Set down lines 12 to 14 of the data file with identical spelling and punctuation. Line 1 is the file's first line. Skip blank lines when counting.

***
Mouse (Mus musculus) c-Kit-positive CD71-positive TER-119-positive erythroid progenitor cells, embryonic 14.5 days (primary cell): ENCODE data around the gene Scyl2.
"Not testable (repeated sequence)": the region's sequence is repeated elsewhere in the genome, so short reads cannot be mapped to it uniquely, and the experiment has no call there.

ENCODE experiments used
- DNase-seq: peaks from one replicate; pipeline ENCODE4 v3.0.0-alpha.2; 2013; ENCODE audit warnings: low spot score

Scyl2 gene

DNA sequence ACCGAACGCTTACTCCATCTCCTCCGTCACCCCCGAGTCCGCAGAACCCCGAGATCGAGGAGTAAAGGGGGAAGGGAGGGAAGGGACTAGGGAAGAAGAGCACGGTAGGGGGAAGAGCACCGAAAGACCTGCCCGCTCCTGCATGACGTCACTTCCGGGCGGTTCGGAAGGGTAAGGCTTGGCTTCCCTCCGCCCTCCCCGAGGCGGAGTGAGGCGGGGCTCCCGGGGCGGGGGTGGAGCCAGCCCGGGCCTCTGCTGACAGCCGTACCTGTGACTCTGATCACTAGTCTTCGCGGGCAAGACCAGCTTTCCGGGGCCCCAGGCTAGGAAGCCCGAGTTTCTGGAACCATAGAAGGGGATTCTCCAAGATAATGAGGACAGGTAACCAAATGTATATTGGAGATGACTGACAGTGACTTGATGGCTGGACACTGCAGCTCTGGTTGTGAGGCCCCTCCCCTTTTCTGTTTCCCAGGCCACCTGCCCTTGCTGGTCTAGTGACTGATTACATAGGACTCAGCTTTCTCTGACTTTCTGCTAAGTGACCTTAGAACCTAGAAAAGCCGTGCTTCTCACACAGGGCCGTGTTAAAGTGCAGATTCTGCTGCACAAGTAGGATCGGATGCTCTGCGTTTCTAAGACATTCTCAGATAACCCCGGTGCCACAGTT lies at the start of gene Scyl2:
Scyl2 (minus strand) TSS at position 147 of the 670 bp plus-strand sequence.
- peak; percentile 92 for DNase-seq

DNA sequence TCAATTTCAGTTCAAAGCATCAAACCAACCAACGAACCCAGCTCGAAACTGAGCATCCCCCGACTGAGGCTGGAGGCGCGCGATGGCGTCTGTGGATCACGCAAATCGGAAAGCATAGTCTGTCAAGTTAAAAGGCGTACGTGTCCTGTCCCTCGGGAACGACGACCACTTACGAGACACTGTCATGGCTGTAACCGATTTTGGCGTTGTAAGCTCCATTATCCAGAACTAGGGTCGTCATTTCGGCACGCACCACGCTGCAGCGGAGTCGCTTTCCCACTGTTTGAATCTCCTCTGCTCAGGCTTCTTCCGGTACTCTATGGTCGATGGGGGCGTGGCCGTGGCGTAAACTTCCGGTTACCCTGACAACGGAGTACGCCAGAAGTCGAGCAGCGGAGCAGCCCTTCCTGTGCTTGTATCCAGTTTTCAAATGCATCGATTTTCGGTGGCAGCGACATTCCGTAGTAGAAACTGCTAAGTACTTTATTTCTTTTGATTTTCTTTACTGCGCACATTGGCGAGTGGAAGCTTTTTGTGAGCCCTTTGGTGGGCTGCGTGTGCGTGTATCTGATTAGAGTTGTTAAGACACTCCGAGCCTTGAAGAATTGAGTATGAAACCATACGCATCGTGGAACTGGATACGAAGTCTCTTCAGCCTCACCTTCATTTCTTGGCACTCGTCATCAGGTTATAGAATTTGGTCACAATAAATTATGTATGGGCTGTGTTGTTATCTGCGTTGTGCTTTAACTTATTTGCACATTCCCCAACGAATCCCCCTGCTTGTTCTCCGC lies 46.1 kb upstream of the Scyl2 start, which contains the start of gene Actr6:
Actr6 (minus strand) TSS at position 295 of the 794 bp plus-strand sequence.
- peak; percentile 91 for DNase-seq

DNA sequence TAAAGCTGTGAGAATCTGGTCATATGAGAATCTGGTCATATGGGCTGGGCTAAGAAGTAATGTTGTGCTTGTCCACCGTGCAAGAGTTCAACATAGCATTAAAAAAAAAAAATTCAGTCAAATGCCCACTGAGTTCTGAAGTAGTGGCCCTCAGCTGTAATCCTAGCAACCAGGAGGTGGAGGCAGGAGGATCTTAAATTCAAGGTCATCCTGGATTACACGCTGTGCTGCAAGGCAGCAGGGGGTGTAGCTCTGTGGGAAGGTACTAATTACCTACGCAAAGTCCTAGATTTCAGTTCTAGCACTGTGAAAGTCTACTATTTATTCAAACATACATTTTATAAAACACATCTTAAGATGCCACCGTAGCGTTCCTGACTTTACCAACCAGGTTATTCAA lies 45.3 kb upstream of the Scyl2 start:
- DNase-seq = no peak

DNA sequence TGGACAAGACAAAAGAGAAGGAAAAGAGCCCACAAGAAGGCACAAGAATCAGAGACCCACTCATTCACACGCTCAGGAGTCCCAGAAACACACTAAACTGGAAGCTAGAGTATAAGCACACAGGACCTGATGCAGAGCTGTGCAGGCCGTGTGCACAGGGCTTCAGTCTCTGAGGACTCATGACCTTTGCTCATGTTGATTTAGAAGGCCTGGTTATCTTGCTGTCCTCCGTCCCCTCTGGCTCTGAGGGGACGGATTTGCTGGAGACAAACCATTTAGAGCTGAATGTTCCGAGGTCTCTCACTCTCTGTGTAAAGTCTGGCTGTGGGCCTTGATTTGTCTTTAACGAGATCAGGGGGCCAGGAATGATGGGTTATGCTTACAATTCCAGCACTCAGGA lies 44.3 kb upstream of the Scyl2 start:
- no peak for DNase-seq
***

DNA sequence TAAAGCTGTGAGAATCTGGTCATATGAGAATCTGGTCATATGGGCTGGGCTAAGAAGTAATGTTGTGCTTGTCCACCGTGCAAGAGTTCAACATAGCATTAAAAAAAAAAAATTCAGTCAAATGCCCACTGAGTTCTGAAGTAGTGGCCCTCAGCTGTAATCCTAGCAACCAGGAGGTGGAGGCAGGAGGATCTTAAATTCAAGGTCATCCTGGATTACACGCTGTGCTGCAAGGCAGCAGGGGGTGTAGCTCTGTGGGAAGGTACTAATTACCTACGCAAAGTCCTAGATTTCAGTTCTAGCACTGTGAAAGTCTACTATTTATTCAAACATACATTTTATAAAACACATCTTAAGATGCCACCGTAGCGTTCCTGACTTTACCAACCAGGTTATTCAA lies 45.3 kb upstream of the Scyl2 start:
- DNase-seq = no peak

DNA sequence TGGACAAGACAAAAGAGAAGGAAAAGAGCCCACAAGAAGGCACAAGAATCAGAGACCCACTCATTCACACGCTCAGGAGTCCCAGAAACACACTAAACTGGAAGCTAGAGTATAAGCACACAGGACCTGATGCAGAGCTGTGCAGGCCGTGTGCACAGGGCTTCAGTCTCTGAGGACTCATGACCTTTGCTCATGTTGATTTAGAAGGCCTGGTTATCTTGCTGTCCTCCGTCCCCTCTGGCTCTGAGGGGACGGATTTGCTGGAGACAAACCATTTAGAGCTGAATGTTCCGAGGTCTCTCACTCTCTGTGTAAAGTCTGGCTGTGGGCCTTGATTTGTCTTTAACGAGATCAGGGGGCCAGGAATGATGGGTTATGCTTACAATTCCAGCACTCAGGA lies 44.3 kb upstream of the Scyl2 start: